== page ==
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DS 15 & weight

(12 Posts)
Yorkshiremum17 Thu 23-May-19 22:58:09

My 15year old DS has always been a tall lad, he's currently hitting 6ft, infact he's grown so quickly over that year that he has stretch marks across his shoulders and back and hips. His growth has slowed down now, but I've noticed over the last month that he is starting to develop a big tummy. I've mentioned to him that he needs to be careful and made sure there's is always healthy options available for him to eat but he says he's always hungry . We eat pretty healthily, but as a family need to do more exercise.
I don't want to make a massive thing of it but he needs to lose some weight and not sure at 15 how I can help that happen if he's not bothered. Any suggestions gratefully received.

OP’s posts: |
SolitudeAtAltitude Thu 23-May-19 22:59:20

Get active as a family, walks and sport, get out and move?

Too simple/hard?

BrokenWing Thu 23-May-19 23:01:59

There is no way on this planet my 15 would get active with us as a family. What physical activities has/does your son or his friends do?

Pipandmum Thu 23-May-19 23:05:37

It has to come from him. Just don’t buy sugary cereals and such - better for everyone. My son was always chubby but at 13 took himself in hand and lost the weight and is now (15) looking towards a career in the fitness industry. I had always encouraged healthy eating but the motivation comes from within.

HoneysuckIejasmine Thu 23-May-19 23:11:03

It definitely needs to come from him. At this age, it won't be easy to force him. You can make sure there's no snack foods etc ... Maybe suggest he gets involved in meal planning and prep?

Or, show him what excess skin looks like once you lose large amounts if you've been overweight for a while. If I could go back and show teenage me the state of my thighs now, I might have done something about it sooner.

Broken11Girl Fri 24-May-19 00:41:22

You can't force him to do anything, and if you try you will just make things worse.
Stop mentioning it. At 15 he's more than independent enough to buy junk food at school and generally when out, and if it becomes 'forbidden' he may just do that more. I used to cycle between dieting, and eating a load of junk whenever I wasn't with my DM (and denying and hiding it). Boys can get eating disorders too.
He might be about to shoot up again, some kids podge then grow rapidly and slim down. Or he might be stopping growing and just not have realised he needs to eat less.
If you want to get healthier as a family cool, do it, just please don't single him out.

FreeFreesia Sat 25-May-19 09:56:11

Does he get lifts everywhere? Try to make it so that he has to walk a bit more? I've made it so that DS has more protein at breakfast instead of cereal every day. Scrambled egg a couple of times a week is quick.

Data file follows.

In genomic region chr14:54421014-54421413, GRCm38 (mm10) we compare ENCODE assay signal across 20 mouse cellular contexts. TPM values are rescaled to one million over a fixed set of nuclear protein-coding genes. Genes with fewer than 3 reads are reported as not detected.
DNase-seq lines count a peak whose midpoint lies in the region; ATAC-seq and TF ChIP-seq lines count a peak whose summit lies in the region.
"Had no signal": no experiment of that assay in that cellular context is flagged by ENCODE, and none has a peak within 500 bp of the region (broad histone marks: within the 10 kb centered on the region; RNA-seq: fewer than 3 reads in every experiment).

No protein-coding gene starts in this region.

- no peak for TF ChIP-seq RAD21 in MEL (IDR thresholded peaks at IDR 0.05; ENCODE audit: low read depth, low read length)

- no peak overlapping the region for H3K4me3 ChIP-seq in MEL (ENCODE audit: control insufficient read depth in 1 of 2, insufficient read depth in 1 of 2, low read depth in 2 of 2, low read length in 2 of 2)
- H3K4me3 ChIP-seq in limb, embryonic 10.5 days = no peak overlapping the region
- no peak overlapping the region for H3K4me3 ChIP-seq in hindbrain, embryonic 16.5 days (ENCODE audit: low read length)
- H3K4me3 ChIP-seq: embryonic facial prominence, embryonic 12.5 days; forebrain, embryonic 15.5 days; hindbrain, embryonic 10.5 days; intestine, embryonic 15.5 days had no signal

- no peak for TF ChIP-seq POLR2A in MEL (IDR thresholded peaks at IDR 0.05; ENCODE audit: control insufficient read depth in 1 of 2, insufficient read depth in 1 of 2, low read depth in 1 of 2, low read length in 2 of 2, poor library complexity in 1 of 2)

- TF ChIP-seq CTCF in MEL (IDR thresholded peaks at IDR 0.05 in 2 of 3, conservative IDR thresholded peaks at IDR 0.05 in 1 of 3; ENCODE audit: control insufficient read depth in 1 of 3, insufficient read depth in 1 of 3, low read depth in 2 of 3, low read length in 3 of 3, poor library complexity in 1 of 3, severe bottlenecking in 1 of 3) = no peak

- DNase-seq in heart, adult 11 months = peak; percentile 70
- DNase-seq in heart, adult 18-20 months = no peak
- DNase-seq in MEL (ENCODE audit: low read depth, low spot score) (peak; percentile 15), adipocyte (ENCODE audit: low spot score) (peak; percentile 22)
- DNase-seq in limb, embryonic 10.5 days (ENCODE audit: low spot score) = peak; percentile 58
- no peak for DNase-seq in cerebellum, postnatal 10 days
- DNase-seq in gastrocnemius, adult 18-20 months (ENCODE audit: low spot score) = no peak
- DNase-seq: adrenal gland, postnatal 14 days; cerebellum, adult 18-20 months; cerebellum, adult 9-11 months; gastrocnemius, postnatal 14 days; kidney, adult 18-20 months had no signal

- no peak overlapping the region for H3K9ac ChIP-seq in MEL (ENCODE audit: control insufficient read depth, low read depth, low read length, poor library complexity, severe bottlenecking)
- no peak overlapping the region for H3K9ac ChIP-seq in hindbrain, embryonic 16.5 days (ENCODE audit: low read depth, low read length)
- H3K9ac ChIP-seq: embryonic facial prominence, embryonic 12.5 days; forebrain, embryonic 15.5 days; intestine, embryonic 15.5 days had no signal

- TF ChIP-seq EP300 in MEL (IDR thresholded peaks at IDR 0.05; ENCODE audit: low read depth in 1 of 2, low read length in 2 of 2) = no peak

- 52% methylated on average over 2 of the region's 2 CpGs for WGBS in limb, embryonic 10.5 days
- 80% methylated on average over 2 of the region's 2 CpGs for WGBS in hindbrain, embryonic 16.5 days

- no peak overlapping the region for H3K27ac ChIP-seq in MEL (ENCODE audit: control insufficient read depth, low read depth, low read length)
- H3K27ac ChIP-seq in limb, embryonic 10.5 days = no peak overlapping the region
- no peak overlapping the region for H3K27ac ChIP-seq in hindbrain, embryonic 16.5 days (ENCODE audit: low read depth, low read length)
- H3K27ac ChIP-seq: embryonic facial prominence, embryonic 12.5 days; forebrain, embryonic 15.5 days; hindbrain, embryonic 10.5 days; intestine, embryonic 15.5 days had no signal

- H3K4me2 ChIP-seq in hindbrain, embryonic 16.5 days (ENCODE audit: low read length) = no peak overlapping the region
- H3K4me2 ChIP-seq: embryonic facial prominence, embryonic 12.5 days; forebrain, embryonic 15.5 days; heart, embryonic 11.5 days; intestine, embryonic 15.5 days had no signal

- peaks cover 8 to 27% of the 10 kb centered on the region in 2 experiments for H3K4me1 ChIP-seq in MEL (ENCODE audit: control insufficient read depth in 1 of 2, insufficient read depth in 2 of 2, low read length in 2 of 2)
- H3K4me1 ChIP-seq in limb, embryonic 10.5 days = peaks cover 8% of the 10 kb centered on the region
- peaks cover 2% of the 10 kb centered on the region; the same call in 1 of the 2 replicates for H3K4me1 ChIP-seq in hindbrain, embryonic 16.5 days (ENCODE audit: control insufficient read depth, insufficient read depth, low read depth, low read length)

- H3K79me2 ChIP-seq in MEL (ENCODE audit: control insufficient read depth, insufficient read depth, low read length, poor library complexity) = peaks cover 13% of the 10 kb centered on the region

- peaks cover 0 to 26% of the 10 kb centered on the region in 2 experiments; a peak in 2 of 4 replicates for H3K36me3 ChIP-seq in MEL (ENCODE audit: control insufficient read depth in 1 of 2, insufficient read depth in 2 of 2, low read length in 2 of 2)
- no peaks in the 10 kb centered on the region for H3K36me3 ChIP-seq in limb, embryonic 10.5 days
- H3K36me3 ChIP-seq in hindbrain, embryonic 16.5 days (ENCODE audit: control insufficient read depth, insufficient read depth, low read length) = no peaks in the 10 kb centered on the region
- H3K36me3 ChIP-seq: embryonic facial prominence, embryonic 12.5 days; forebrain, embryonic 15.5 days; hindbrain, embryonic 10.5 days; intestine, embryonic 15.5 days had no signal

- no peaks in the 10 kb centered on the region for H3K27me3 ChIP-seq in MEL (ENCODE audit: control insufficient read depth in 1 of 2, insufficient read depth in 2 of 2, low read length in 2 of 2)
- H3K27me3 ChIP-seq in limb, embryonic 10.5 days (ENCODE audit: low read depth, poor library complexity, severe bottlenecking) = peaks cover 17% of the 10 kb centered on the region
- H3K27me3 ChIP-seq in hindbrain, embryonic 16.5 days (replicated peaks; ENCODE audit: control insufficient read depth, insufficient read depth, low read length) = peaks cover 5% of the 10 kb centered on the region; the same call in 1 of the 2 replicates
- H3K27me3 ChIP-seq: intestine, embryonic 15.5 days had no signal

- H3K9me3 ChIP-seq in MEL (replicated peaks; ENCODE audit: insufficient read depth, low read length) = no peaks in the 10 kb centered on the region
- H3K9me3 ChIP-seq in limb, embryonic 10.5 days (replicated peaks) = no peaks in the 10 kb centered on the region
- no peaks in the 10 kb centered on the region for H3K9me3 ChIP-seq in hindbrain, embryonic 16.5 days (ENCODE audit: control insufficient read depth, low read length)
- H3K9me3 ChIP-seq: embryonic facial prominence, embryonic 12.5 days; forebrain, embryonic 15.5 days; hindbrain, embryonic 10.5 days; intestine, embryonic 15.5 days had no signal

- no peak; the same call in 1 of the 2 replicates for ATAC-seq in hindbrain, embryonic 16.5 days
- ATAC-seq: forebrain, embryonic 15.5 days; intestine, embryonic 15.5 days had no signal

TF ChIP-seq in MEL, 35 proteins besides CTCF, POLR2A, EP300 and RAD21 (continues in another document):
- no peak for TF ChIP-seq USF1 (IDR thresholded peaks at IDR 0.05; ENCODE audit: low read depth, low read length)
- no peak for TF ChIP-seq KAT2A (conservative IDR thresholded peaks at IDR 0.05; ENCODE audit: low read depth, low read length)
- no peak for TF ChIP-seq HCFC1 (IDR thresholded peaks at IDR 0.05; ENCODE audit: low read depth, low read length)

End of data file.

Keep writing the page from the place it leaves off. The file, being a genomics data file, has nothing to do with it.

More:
DS has always played tennis but a lot of his yr10 friends have suddenly got into it. Is there a new sport he could try with friends?

0ccamsRazor Sat 25-May-19 10:06:01

Maybe cut down on simple carbs as carbs are basically sugar also cut out refined sugar. So cut down on potatoes, flour, pasta, etc. Go for more protein and veg (8 to 10 portions of veg). Up water intake and exercise more. Limit fruit juice to 1 portion and fruit to 1 or 2 portions.

MummyBear2352 Sat 25-May-19 15:35:50

Please dont give him a complex, as long as he is eating healthy food.

Yorkshiremum17 Sun 23-Jun-19 21:28:51

Just remembered I'd not been back to this, sorry.
My son is doing much better thanks, I took a good long look at what we are eating and realised that I had supersized his bread rolls, got in to the habit off crisps every day at lunch and cakes every weekend. I also realised that we were eating less home cooked and more easy cook food, so not as healthy as I had kidded myself. I have gone back to basics, reduced the amount of carbs we were all eating, stopped buying crisps and cakes used cheese and nuts as healthy snacks and am happy to say that my son has started to lose his double chin and podge! Actually we are all feeling much better for eating better, fresher food. A sharp lesson on keeping your eye on the ball! Thank you for all your comments. They made me take a hard look at or eating habits😁

OP’s posts: |
Backintime4breakfast Mon 24-Jun-19 20:19:32

So can I ask how any of you counteracted the availability of junk food to & from & at school? His walk to school is a short one & he is very very resistant to any exercise, unless there is food at the end Of it!
My son is like this.......there is no junk at home & I home cook.
I think I am probably controlling too much, but it breaks my heart to see him so overweight & unwilling to do anything about it.
Apologies if this has hijacked the post!

Yorkshiremum17 Mon 24-Jun-19 21:34:15

I have no doubt that my son probably gets the odd bar of chocolate but he takes pack up to school and doesn't take any cash or card so difficult for him to buy stuff. He has a mile walk home straight up a steep hill. I don't know what the answer is, im just trying to make it as healthy as I can at home

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